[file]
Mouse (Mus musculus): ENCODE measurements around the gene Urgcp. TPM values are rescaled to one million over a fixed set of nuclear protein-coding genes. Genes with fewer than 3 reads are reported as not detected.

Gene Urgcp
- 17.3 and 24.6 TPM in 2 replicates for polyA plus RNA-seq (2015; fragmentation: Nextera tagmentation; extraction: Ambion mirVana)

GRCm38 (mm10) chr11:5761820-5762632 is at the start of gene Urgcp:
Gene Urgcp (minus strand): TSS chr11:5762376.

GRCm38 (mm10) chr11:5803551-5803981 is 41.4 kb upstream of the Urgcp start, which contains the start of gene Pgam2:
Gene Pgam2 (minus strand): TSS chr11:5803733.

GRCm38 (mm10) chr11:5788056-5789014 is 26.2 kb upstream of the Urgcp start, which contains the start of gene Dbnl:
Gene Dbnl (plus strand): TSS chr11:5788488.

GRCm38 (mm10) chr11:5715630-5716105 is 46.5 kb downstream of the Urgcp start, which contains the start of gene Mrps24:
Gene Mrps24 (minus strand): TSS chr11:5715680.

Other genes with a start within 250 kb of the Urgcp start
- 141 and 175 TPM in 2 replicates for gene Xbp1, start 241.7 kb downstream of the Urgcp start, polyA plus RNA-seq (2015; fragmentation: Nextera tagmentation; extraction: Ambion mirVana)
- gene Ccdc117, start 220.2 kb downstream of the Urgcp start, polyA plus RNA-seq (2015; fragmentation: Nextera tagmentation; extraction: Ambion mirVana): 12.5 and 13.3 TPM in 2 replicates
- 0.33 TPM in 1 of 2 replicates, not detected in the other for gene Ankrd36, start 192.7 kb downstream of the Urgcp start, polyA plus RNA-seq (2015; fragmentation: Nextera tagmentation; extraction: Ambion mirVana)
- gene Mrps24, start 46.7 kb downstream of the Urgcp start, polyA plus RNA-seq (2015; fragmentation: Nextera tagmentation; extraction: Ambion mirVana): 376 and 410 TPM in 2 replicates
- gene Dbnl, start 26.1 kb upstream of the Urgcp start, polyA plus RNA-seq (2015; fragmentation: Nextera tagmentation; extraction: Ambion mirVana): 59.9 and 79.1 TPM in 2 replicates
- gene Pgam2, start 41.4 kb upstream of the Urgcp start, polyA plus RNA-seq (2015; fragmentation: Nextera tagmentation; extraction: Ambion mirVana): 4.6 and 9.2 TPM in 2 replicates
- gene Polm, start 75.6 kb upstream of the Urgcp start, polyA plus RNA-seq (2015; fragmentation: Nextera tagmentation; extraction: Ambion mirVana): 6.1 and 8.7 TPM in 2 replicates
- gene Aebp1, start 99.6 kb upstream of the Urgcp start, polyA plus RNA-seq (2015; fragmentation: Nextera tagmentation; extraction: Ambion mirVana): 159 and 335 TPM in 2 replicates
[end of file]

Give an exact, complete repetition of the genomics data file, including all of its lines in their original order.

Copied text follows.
Mouse (Mus musculus): ENCODE measurements around the gene Urgcp. TPM values are rescaled to one million over a fixed set of nuclear protein-coding genes. Genes with fewer than 3 reads are reported as not detected.

Gene Urgcp
- 17.3 and 24.6 TPM in 2 replicates for polyA plus RNA-seq (2015; fragmentation: Nextera tagmentation; extraction: Ambion mirVana)

GRCm38 (mm10) chr11:5761820-5762632 is at the start of gene Urgcp:
Gene Urgcp (minus strand): TSS chr11:5762376.

GRCm38 (mm10) chr11:5803551-5803981 is 41.4 kb upstream of the Urgcp start, which contains the start of gene Pgam2:
Gene Pgam2 (minus strand): TSS chr11:5803733.

GRCm38 (mm10) chr11:5788056-5789014 is 26.2 kb upstream of the Urgcp start, which contains the start of gene Dbnl:
Gene Dbnl (plus strand): TSS chr11:5788488.

GRCm38 (mm10) chr11:5715630-5716105 is 46.5 kb downstream of the Urgcp start, which contains the start of gene Mrps24:
Gene Mrps24 (minus strand): TSS chr11:5715680.

Other genes with a start within 250 kb of the Urgcp start
- 141 and 175 TPM in 2 replicates for gene Xbp1, start 241.7 kb downstream of the Urgcp start, polyA plus RNA-seq (2015; fragmentation: Nextera tagmentation; extraction: Ambion mirVana)
- gene Ccdc117, start 220.2 kb downstream of the Urgcp start, polyA plus RNA-seq (2015; fragmentation: Nextera tagmentation; extraction: Ambion mirVana): 12.5 and 13.3 TPM in 2 replicates
- 0.33 TPM in 1 of 2 replicates, not detected in the other for gene Ankrd36, start 192.7 kb downstream of the Urgcp start, polyA plus RNA-seq (2015; fragmentation: Nextera tagmentation; extraction: Ambion mirVana)
- gene Mrps24, start 46.7 kb downstream of the Urgcp start, polyA plus RNA-seq (2015; fragmentation: Nextera tagmentation; extraction: Ambion mirVana): 376 and 410 TPM in 2 replicates
- gene Dbnl, start 26.1 kb upstream of the Urgcp start, polyA plus RNA-seq (2015; fragmentation: Nextera tagmentation; extraction: Ambion mirVana): 59.9 and 79.1 TPM in 2 replicates
- gene Pgam2, start 41.4 kb upstream of the Urgcp start, polyA plus RNA-seq (2015; fragmentation: Nextera tagmentation; extraction: Ambion mirVana): 4.6 and 9.2 TPM in 2 replicates
- gene Polm, start 75.6 kb upstream of the Urgcp start, polyA plus RNA-seq (2015; fragmentation: Nextera tagmentation; extraction: Ambion mirVana): 6.1 and 8.7 TPM in 2 replicates
- gene Aebp1, start 99.6 kb upstream of the Urgcp start, polyA plus RNA-seq (2015; fragmentation: Nextera tagmentation; extraction: Ambion mirVana): 159 and 335 TPM in 2 replicates